Josh Goodman is a former staff writer for GOVERNING..E-mail: email@example.com
A year ago, I wrote more than 2,000 words asking whether states can force local governments to consolidate. Next month, the people of Maine may offer a one-word answer: no.
In Maine, as in many places, state officials view local government to be inefficiently fragmented. Does ever town really need its own school district with its own superintendent and team of administrators?
Since the state provides a lot of education funding (and since state officials get blamed when property taxes to fund schools go up), Gov. John Baldacci felt entitled to push consolidation. In 2007, he succeeded in persuading legislators to pass a law that requires school districts to meet minimum enrollment requirements. If they don't (and if they don't consolidate with their neighbors to meet the requirements), districts face financial penalties.
But in Maine, as in many places, there's tremendous opposition to consolidation. Many people value local control. Why should someone have to drive 50 miles just to go to a school board meeting?
Plus, there are plenty of questions about whether consolidation actually saves money. When districts merge, that means salary structures have to merge, which can mean that schools end up spending more. Dozens of districts in Maine have rejected consolidation proposals, despite the pressure from the state.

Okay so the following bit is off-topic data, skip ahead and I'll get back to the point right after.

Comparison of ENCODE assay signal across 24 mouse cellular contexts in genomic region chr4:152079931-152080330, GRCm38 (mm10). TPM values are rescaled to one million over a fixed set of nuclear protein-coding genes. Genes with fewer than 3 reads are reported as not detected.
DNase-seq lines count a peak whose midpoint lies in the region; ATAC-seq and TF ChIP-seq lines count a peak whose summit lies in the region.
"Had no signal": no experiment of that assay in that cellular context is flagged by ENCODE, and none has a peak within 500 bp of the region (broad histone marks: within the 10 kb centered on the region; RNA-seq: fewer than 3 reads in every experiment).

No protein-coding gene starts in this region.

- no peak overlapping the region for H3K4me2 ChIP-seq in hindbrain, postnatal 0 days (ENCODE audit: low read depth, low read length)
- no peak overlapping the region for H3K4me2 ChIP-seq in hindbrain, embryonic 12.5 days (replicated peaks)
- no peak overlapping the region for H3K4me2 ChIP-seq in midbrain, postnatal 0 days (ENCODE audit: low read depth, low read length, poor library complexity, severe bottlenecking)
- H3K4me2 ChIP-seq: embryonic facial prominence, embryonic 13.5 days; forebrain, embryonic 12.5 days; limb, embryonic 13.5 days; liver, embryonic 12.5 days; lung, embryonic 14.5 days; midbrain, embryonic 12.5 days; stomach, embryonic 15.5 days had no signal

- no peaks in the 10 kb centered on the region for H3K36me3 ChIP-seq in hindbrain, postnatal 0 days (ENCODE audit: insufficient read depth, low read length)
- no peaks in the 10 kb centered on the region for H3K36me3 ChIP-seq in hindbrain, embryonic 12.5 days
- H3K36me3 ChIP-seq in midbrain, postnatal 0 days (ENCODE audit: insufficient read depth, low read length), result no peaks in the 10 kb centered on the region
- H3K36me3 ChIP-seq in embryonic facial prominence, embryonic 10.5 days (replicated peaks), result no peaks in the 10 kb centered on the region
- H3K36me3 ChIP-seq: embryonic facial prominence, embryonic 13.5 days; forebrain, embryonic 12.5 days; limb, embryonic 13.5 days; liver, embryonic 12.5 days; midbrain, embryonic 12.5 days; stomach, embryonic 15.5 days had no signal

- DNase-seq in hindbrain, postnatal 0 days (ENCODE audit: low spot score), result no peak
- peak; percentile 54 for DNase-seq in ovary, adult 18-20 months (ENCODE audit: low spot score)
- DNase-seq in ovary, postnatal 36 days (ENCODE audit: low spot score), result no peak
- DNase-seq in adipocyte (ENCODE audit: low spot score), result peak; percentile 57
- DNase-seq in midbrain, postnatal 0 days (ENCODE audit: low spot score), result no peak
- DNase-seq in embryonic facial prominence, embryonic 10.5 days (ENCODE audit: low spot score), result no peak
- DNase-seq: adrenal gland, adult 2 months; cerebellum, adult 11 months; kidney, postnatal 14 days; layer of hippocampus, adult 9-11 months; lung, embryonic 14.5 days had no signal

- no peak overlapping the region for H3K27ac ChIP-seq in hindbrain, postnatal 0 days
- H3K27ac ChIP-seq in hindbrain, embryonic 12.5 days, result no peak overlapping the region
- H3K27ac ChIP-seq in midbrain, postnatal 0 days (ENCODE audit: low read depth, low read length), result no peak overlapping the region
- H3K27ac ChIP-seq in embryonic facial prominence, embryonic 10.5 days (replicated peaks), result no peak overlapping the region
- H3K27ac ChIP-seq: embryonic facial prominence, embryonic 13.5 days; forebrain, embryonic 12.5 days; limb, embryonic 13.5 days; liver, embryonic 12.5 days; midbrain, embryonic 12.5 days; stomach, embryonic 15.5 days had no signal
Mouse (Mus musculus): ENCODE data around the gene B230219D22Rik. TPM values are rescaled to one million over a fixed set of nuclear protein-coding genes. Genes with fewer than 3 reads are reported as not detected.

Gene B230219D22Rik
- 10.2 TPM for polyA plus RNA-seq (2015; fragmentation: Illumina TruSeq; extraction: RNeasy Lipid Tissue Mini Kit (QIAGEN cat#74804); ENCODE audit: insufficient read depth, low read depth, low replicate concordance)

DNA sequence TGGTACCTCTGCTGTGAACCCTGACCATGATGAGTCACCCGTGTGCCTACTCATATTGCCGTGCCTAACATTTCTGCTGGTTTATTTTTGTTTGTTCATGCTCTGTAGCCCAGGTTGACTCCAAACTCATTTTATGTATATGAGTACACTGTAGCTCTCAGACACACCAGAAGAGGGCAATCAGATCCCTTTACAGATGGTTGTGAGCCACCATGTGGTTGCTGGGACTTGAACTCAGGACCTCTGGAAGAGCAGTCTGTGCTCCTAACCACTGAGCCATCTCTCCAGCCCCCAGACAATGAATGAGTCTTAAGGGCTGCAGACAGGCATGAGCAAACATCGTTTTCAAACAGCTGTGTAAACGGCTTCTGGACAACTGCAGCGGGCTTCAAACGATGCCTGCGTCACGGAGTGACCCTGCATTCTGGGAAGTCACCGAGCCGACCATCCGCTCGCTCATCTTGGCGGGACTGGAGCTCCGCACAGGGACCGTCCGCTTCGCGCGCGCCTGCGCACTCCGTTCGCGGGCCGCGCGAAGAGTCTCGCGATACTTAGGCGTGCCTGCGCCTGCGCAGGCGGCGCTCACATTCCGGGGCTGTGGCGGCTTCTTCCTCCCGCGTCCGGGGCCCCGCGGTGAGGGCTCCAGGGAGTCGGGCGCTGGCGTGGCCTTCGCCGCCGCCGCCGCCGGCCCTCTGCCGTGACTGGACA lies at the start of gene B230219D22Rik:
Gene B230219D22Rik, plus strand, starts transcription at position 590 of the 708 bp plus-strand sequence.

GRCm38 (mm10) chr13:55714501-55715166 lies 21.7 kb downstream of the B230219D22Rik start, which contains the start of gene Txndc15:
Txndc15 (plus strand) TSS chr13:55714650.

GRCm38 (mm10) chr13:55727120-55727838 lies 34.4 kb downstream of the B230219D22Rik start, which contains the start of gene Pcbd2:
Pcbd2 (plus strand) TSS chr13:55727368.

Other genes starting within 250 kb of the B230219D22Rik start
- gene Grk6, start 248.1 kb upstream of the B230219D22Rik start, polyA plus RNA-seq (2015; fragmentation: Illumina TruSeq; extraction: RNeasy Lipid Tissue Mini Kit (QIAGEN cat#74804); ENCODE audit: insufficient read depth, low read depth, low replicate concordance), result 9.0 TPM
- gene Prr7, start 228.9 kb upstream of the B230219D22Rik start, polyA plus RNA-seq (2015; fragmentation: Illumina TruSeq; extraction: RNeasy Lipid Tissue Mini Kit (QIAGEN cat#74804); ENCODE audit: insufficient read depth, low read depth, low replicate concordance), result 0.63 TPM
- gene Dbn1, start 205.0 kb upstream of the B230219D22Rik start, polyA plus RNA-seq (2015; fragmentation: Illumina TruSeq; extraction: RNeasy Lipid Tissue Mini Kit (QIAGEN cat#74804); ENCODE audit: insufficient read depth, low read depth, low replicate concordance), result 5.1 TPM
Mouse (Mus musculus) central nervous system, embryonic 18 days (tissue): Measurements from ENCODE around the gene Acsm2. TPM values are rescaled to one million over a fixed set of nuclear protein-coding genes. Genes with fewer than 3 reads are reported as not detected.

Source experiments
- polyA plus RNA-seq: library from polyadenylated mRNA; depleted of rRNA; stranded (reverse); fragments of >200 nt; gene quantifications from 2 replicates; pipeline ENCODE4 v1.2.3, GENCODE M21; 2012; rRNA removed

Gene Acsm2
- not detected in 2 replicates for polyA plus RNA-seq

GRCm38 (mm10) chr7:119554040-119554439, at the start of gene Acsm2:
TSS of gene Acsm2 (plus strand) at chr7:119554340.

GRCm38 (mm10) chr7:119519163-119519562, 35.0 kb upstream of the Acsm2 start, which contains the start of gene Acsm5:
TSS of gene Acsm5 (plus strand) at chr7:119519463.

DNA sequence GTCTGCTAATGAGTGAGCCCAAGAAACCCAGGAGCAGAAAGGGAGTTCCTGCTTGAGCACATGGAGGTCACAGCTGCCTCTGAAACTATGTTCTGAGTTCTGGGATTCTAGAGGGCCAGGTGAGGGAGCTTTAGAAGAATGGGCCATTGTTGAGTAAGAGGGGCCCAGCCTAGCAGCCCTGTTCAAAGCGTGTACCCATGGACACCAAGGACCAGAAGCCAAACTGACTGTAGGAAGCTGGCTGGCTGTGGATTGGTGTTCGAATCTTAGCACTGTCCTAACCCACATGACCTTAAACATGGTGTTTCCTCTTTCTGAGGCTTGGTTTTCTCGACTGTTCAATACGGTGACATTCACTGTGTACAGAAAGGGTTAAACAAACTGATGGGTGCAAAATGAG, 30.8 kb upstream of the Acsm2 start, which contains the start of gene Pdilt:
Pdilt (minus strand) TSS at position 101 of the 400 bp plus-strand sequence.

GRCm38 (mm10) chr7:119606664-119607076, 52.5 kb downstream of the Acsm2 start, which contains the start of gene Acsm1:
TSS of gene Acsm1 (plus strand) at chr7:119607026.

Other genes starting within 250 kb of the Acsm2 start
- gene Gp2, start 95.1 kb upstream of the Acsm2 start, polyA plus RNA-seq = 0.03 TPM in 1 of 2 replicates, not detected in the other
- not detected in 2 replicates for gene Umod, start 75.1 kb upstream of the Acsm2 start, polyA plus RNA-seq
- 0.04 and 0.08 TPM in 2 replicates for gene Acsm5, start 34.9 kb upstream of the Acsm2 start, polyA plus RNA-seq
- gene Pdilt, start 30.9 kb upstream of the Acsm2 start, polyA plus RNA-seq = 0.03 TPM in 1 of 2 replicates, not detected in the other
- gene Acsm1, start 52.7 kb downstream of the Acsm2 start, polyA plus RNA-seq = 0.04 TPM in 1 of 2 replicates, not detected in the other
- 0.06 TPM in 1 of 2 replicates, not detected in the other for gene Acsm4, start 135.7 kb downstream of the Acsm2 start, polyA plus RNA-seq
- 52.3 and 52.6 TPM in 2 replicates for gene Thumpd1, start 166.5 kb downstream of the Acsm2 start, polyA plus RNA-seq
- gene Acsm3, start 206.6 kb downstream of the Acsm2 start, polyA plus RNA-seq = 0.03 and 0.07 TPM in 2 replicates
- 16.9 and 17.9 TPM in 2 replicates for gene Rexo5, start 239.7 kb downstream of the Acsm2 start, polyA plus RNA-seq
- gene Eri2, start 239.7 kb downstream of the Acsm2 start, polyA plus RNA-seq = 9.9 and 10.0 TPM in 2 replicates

That's the backdrop to next month's vote: A ballot measure that would repeal the 2007 school consolidation law. Baldacci is fighting to preserve one of his signature initiatives. The Bangor Daily News has more on the vote.
What's very exciting about Maine this fall is that, while school consolidation has been a tense, longstanding political debate in the state, the issue is at most the fourth most controversial topic on the ballot (at least from the perspective of a national observer). Maine also will be voting on gay marriage, medical marijuana and a taxpayer bill of rights.
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